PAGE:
ROME (Reuters) - Italy’s government pledged on Tuesday to hike value added tax and introduce a constitutional balanced budget amendment as hundreds of thousands of people went on strike against an already widely criticized plan.
As market pressure on Italian bonds intensified, Prime Minister Silvio Berlusconi’s center-right government yielded to demands to strengthen measures intended to balance the budget by 2013.
The 20 percent VAT bracket will be raised by one percentage point to 21 percent and a special 3 percent levy will be imposed on incomes of over 500,000 euros, a statement from Berlusconi’s office said.
It also said ministers would approve the introduction into the constitution of a “golden rule” on balanced budgets and transfer provincial government functions to the regions in a move to simplify local administrations.
Other changes would delay retirement for women employed in the private sector from 2014.
A confidence vote will be called which should see the package passed in Senate on Wednesday, offering some reassurance ahead of Thursday’s meeting of the European Central Bank governing council which has been pushing Rome for action.
Approval in the lower house would then be needed for the package to be passed.
“The VAT hike and the willingness to work on pension reform will help reassure markets,” said Barclays Capital economist Fabio Fois. “That said, in order to turn market sentiment decisively, they have to work more on growth measures.”
With markets alarmed at Italy’s lack of progress in reining its 1.9 trillion euro debt, Rome’s borrowing costs have risen inexorably for more than a week, despite intervention by the ECB to hold yields down by purchasing Italian bonds on the market.
The premium that investors require to hold Italian paper rather than benchmark German bonds reached 369 basis points by late afternoon on Tuesday, more than 30 points above the equivalent Spanish spread.
“I don’t think Italy is in full freefall but for sure it is a very critical situation,” Nomura rate strategist Laurent Bilke told Reuters Insider Television.
As the government scrambled with the last minute changes to the package, protestors held rallies in around 100 towns and cities as part of a strike against the cuts called by Italy’s largest union, the CGIL.
Protests in Italy have not matched the “indignados” demonstrations in Spain or the mass rallies in Syntagma Square in Athens but Tuesday’s strike brought out simmering anger at the burdens imposed on ordinary Italians by more than a decade of economic stagnation.
“It’s wrong to target people like me. I am on the poverty line. I only make 1,000 euros a month,” said Marco Vacca, a 49 year-old employee of an industrial laundry who joined a rally of thousands outside Rome’s central rail terminal.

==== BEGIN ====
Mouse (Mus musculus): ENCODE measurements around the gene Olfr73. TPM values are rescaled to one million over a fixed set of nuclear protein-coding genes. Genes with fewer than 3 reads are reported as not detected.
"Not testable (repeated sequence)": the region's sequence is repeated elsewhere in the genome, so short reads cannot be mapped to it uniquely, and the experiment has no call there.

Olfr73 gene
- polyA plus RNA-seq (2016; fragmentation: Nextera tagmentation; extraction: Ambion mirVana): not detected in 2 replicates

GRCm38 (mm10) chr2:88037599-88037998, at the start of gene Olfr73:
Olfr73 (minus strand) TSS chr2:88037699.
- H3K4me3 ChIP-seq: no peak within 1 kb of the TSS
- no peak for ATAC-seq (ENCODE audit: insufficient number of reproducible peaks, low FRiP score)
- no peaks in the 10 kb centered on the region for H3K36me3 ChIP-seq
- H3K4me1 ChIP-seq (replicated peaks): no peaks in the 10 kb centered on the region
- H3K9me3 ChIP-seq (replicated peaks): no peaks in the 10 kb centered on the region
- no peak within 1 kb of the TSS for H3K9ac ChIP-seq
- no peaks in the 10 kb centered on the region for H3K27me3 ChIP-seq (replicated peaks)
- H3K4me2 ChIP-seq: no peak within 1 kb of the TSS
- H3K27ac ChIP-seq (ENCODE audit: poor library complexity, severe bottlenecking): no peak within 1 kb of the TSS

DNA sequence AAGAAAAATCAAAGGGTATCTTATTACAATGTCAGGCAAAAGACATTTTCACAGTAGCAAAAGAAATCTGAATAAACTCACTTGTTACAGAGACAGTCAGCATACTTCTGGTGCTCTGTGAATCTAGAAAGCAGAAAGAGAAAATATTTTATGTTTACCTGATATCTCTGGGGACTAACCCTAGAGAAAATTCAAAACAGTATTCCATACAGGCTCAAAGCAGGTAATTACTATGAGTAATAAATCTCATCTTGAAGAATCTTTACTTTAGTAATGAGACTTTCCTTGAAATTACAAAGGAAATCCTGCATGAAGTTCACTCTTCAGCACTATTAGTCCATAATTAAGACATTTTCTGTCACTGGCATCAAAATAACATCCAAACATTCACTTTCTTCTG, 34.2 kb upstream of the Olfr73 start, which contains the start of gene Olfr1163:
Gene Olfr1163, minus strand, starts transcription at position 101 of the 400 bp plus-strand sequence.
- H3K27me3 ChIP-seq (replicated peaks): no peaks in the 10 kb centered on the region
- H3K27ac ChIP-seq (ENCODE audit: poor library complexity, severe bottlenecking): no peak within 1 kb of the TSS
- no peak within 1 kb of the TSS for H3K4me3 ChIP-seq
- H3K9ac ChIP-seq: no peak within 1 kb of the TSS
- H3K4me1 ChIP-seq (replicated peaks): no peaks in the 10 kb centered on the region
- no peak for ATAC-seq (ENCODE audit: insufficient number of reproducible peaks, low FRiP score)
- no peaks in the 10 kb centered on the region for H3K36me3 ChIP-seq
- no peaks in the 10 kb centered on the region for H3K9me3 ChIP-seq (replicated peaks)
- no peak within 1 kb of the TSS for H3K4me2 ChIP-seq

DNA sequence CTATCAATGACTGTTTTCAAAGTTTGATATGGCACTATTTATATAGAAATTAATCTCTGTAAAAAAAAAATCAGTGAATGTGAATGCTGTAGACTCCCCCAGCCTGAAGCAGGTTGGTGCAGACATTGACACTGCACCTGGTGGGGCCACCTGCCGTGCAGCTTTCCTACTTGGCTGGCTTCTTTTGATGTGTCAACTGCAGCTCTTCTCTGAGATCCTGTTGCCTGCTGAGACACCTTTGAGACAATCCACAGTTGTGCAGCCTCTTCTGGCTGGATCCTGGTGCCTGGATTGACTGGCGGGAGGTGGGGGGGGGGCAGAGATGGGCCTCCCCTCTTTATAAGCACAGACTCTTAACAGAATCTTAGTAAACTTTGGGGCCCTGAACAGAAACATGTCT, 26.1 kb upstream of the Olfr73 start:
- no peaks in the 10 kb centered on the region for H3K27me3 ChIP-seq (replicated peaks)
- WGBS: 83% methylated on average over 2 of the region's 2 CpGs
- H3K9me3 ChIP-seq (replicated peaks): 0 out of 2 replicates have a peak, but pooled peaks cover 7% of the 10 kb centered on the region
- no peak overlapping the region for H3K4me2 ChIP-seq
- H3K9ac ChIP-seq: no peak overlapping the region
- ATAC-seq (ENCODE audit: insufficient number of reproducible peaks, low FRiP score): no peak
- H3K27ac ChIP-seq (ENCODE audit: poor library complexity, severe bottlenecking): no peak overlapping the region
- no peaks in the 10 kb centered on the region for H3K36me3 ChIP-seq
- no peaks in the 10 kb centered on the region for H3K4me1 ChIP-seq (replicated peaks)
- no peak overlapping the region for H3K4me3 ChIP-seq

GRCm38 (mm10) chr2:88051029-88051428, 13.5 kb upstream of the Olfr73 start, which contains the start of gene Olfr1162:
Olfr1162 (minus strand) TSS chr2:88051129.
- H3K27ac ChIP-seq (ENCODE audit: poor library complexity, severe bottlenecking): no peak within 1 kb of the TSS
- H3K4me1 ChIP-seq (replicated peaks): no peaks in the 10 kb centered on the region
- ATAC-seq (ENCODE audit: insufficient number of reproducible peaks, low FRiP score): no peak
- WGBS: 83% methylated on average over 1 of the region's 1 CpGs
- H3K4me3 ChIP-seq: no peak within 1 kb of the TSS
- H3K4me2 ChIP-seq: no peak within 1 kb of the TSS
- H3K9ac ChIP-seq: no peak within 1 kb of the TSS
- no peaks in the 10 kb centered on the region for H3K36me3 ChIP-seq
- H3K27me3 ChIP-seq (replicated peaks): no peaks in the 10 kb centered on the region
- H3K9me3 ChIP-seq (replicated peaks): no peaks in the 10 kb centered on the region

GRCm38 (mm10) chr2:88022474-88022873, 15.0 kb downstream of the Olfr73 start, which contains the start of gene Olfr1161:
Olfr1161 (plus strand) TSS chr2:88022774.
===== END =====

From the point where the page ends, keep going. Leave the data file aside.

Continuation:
The CGIL, which has not been joined by more moderate unions, said about 58 percent of workers were on strike in sectors affected by the stoppage, roughly in line with other big protests this year.
Trade union protests were also planned in Spain, where parliament is debating inserting a German-style debt brake into the constitution to give greater force to deficit-cutting measures designed to regain financial market confidence.
Spanish unions called evening protest marches to denounce a fiscal rule they say will result in cuts to social spending and affect the poorest in society.
Italy’s strengthened measures came after a stark warning from President Giorgio Napolitano who said on Monday that markets had sent an “alarming signal” of the need for urgent action to restore faith in public finances.
He said there was time to insert measures “capable of reinforcing the efficiency and credibility” of the austerity package passed in parliament last month.
Economy Minister Giulio Tremonti had long resisted any change to VAT, fearing it would hit consumer demand in Italy’s stagnant economy but he failed to come up with any other source for the billions of euros of extra revenue needed.
Italy has wrestled with sluggish growth and one of the world’s highest levels of public debt for years but a modest deficit, high private savings and a conservative banking system had kept it largely on the margins of the crisis until July.
Berlusconi’s government, which until recently boasted of keeping Italy out of the crisis, has struggled to build a defense against the market pressure, hampered by deep divisions in its own ranks over tax and pension issues.
Measures ranging from a tax on high earners, retirement delays for some university graduates, cuts to local government funding or the abolition of small town councils have been proposed, then dropped with bewildering speed.
Writing by James Mackenzie; Additional reporting by Catherine Hornby in Rome and Jonathan Gould and Edward Taylor in Frankfurt; editing by Paul Taylor and Andrew Heavens